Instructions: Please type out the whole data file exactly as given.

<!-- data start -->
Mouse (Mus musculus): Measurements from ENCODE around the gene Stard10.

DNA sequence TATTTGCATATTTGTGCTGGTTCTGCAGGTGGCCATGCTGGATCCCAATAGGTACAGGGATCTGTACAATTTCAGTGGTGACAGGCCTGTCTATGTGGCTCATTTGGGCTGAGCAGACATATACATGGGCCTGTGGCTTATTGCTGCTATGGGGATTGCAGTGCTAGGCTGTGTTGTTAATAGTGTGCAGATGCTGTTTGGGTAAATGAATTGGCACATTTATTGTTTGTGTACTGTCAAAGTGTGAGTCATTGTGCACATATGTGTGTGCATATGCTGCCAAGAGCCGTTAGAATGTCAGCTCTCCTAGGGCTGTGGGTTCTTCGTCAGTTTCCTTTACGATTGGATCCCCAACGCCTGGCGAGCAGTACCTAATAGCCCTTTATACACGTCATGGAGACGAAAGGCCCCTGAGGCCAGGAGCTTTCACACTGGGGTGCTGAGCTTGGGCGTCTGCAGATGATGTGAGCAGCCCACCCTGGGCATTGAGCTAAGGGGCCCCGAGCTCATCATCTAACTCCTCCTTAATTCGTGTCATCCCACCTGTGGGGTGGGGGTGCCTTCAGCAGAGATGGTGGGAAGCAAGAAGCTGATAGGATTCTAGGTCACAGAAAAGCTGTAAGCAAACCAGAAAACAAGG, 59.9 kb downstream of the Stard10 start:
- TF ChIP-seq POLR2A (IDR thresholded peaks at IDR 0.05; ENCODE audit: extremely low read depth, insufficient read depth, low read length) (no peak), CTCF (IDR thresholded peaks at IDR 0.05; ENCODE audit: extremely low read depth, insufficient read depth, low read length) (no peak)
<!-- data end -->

Mouse (Mus musculus): Measurements from ENCODE around the gene Stard10.

DNA sequence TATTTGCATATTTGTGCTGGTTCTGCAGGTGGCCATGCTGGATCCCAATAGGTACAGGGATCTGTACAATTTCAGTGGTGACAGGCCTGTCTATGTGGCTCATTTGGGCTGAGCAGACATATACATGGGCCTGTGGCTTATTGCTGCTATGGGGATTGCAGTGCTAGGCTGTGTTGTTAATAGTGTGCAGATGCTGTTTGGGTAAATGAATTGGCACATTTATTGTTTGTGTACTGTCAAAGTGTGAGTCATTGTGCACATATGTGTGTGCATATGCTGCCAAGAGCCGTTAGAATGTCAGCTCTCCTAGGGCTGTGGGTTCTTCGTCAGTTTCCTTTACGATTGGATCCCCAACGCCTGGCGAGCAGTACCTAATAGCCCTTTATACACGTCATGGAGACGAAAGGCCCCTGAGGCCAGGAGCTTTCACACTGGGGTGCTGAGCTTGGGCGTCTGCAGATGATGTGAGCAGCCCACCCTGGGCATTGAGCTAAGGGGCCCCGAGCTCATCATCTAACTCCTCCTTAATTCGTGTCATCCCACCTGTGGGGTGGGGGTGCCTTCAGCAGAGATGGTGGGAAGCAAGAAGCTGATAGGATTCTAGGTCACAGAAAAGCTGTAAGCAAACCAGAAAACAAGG, 59.9 kb downstream of the Stard10 start:
- TF ChIP-seq POLR2A (IDR thresholded peaks at IDR 0.05; ENCODE audit: extremely low read depth, insufficient read depth, low read length) (no peak), CTCF (IDR thresholded peaks at IDR 0.05; ENCODE audit: extremely low read depth, insufficient read depth, low read length) (no peak)